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Posted: November 17, 2009

IMEC shows optimizations for next-generation transistors

(Nanowerk News) IMEC has achieved promising results in the race to scale CMOS to 22nm and below. The breakthroughs from its transistor scaling programs include a successful integration of the laser-anneal technique in a high-K/metal-gate first process and a step forward towards fabricating aggressively scaled germanium-pFET transistors.
To scale CMOS technology to 22nm and below, high permittivity dielectrics and metal gates (Hk/MG) are considered as one of the best options. One Hk/MG integration scheme is metal inserted poly-silicon (MIPS). With a MIPS
CMOS process flow, IMEC has compared spike anneal and laser anneal. For the first time, IMEC has shown functional ring oscillators with millisecond anneal-only that show a similar performance as oscillators made using spike anneal.
The major advantage of using laser anneal over spike anneal is the reduced thermal budget. This limits the diffusion of dopants in the Si during their activation. Such a limited diffusion helps to keep short channel effects under control as the physical dimensions of the transistors shrink. But laser anneal is also challenging. IMEC’s results point to optimizations of the process that limit the defects, maintain a low gate resistance, and show an excellent effective work-function control using high-K capping layers. Capping layers are dielectric layers that are deposited between the bulk dielectric and the metal gate to tune the effective work function of the electrode to the desired type (n- or p-).
Ring oscillator delay vs. static power for spike and laser anneal
Ring oscillator delay vs. static power for spike and laser anneal
X-SEM picture of the Ge-in-STI structure
X-SEM picture of the Ge-in-STI structure
Another scaling option that has attracted a lot of attention is using high-mobility materials to boost the carrier mobility of the MOS transistors, as this can lead to higher drive currents. This search has led to an interest in Germanium MOSFETs: it has proved possible to make Ge pFET devices with a hole mobility that is substantially above the hole mobility curve of silicon, and with conventional processes. IMEC’s research now shows, for the first time, an STI module (Shallow Trench Isolation) integrated in an advanced 70nm Ge-pFET technology allowing EOT in inversion scaling down to 0.85nm. IMEC has also made an in-depth analysis of the mechanisms that limit the hole mobility for sub-nm EOT Ge pFETs. These results pave the way for further optimizations of Ge pFET devices, and for their introduction in high-end high-performance ICs.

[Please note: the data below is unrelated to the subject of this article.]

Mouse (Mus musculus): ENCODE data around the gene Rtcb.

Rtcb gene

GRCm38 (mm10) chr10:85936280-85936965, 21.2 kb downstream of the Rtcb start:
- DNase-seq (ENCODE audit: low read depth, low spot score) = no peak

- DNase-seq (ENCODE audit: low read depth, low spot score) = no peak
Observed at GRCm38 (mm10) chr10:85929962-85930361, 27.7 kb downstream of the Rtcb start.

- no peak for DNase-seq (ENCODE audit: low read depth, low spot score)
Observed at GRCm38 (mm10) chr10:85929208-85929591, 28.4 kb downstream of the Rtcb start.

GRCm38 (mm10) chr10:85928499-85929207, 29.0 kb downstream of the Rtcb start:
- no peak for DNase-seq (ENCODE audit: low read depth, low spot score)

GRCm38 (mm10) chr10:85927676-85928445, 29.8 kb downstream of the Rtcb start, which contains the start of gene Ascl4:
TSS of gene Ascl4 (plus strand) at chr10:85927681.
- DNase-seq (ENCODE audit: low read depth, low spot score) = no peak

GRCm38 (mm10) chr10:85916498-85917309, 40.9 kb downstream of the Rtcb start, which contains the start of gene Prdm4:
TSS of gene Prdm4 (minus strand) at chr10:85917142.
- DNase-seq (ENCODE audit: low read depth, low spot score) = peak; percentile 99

These results were obtained in cooperation with IMEC’s key parners in its core programs: Intel, Micron, Panasonic, Samsung, TSMC, Elpida, Hynix, Powerchip, Infineon, NXP, Qualcomm, Sony, ST Microelectronics. This work is further supported by the European collaborative projects, especially DUALLOGIC.
About IMEC
IMEC is a world-leading independent research center in nanoelectronics and nanotechnology. IMEC vzw is headquartered in Leuven, Belgium, has a sister company in the Netherlands, IMEC-NL, offices in the US, China and Taiwan, and representatives in Japan. Its staff of more than 1650 people includes about 550 industrial residents and guest researchers. In 2008, its revenue (P&L) was EUR 270 million.
IMEC’s More Moore research aims at semiconductor scaling towards sub-32nm nodes. With its More than Moore research, IMEC looks into technologies for nomadic embedded systems, wireless autonomous transducer solutions, biomedical electronics, photovoltaics, organic electronics and GaN power electronics.
IMEC’s research bridges the gap between fundamental research at universities and technology development in industry. Its unique balance of processing and system know-how, intellectual property portfolio, state-of-the-art infrastructure and its strong network worldwide position IMEC as a key partner for shaping technologies for future systems.
Source: IMEC
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